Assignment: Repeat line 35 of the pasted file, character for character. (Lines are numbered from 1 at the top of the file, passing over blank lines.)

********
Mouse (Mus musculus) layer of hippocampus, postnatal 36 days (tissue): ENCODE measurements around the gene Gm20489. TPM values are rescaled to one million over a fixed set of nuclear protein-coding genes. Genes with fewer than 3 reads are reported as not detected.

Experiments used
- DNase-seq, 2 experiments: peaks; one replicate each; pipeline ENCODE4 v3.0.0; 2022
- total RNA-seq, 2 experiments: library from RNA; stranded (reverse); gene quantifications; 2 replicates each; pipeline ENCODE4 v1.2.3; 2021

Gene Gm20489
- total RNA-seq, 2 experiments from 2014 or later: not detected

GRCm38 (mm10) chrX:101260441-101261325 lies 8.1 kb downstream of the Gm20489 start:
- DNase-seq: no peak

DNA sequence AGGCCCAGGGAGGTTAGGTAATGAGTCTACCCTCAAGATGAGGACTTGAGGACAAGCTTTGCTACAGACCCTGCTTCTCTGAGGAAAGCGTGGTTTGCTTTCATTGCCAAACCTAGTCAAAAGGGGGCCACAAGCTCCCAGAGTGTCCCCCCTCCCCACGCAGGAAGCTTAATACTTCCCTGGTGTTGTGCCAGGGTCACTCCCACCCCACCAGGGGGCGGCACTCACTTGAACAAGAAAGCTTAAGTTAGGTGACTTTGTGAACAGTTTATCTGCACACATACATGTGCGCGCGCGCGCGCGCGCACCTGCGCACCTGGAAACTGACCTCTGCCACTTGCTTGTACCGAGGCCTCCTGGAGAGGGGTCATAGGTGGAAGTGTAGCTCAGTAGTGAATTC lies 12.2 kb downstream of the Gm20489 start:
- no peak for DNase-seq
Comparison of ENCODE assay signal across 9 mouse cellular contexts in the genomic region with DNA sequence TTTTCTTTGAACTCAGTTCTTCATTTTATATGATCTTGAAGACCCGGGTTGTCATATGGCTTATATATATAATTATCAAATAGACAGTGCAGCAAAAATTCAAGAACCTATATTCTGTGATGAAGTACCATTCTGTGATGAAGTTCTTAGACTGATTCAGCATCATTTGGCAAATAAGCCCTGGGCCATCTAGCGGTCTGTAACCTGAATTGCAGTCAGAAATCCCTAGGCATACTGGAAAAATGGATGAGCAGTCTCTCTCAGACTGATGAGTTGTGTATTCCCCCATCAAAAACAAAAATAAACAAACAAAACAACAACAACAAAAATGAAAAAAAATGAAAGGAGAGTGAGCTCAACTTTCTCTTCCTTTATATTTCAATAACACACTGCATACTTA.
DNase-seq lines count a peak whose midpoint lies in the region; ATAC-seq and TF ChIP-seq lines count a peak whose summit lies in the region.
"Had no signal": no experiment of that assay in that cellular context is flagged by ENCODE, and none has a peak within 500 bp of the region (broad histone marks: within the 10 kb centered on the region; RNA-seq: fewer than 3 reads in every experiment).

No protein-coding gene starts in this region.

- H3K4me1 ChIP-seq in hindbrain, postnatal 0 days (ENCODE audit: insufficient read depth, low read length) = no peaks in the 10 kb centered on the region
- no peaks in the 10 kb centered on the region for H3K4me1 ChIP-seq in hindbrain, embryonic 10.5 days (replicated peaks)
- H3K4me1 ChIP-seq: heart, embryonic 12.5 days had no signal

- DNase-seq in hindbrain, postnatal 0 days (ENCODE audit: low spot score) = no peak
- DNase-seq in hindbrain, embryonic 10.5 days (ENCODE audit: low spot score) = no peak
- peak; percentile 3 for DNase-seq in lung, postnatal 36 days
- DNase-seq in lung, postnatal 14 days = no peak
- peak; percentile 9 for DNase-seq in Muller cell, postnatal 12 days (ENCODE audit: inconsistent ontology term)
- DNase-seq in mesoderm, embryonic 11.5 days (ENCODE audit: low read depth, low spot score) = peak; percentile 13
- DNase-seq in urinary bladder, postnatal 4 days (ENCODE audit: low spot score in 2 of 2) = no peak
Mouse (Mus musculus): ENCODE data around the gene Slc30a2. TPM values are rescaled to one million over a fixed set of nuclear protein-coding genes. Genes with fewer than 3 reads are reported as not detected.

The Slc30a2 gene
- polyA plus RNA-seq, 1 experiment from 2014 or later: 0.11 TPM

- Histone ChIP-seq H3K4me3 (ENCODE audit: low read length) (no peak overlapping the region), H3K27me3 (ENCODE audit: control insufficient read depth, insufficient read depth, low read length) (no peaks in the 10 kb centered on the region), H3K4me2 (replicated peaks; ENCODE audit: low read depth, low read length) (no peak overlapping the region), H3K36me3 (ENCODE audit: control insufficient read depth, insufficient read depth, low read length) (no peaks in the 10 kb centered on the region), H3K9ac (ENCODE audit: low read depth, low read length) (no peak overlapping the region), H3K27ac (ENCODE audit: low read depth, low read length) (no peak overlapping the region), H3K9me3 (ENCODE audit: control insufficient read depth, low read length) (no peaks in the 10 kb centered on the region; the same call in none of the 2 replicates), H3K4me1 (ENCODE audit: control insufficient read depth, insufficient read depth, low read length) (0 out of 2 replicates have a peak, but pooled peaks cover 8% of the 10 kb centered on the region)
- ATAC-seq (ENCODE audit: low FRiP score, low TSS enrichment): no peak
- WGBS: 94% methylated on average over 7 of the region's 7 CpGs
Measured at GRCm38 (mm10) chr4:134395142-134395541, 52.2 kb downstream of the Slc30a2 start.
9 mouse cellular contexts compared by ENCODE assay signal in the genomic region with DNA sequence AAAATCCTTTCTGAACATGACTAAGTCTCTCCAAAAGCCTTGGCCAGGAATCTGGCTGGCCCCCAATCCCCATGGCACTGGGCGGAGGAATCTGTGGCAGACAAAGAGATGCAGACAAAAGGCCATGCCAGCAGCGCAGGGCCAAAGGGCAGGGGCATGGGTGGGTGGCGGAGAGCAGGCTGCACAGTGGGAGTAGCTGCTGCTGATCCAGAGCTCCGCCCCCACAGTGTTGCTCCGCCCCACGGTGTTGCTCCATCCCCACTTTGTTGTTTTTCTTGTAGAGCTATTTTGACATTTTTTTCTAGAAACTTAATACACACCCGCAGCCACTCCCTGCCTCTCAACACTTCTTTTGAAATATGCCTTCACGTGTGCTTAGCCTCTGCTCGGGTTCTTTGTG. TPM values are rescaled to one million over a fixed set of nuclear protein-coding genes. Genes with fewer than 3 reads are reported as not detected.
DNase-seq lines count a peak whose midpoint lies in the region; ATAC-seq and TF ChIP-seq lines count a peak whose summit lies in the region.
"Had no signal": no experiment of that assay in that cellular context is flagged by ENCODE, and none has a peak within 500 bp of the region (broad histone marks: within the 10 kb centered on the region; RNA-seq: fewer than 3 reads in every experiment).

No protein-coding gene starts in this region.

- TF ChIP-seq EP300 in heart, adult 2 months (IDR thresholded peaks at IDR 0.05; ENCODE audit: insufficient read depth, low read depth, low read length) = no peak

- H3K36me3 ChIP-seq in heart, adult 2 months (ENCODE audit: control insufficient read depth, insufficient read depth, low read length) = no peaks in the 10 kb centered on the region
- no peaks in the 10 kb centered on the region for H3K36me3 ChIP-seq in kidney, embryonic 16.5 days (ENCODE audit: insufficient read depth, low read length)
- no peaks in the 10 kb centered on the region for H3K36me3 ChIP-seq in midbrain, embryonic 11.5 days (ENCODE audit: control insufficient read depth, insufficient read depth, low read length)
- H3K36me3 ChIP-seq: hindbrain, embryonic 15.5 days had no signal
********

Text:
No protein-coding gene starts in this region.